We have already talked about the leaks and rumors around Nvidia’s new SUPER graphics card called Nvidia GTX GeForce 1660 SUPER. This time around, the actual SKUs of the graphics cards made by the board partners of Nvidia is either available on their respective sites or are leaked by Videocardz. These graphics cards are from PNY, Zotac, EVGA, Gigabyte, Inno3D, and Maxsun.

EVGA GTX 1660 SUPERvia Videocardz

The specifications on these sites confirm the leaks that were surfaced earlier. The alleged graphics card will be based on the Turing architecture, and Nvidia is sticking with the 12nm process. Nvidia is using Tu 116-300 GPU, which is the same as the GPU die used in vanilla GTX 1660. It would also feature the same core configuration, which consists of 1408 CUDA cores, 80 TMUs, and 48 ROPs. Even the clock speeds of both graphics cards are the same at 1530 MHz base, and 1785 MHz boost. You wouldn’t be able to identify these graphics cards based on the specifications mentioned above had Nvidia not made them apart by adding a suffix. Another significant difference is the use of GDDR6 memory clocked at 14 Gbps. The memory speed is actually more than the memory speed of VRAM used in the GTX 1660Ti.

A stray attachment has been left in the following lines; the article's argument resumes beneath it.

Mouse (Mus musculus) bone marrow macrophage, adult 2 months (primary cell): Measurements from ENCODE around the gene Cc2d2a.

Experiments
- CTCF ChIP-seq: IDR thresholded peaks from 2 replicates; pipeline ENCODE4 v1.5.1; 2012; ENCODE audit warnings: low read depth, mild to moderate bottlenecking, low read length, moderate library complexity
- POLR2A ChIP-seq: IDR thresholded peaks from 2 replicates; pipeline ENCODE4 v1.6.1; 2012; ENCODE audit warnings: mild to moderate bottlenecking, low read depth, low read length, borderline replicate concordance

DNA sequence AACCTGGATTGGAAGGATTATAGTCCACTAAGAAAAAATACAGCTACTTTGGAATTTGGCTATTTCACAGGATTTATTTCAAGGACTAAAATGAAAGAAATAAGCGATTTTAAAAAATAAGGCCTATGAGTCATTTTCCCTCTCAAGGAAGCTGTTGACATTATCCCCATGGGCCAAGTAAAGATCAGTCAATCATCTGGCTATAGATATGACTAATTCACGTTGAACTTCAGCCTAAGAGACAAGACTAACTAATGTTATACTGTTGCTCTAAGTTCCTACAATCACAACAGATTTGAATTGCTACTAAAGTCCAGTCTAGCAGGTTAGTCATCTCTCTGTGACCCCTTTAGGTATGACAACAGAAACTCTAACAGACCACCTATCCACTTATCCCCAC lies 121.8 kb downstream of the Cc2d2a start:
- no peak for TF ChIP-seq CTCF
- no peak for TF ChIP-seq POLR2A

PNY GTX 1660 SUPERvia videocardz

We can sense a pattern here. Nvidia is trying to combine both GTX 1660 and GTX 1660Ti to make a safe middle ground for the GTX 1660 SUPER. On the other hand, the expected price is going to be $249. It means you can add $20 to upgrade from a GTX 1660, and another $30 can buy a GTX 1660Ti. All of this does not make any rationale for a typical buyer, even a tech-savvy would think twice before buying any of these graphics cards. Nonetheless, all of these graphics cards will be available on the same shelf by 17th October. At least the Maxsun version will be available starting two days from now.

The specific versions from EVGA or Gigabyte do try to differentiate these graphics cards by either boosting the clock speeds or providing better cooling solutions. These graphics cards may also create substantial price differences. Nvidia, on the other hand, wants its consumers to decide whether they would like to spend an extra $20 for a 5-10% performance difference.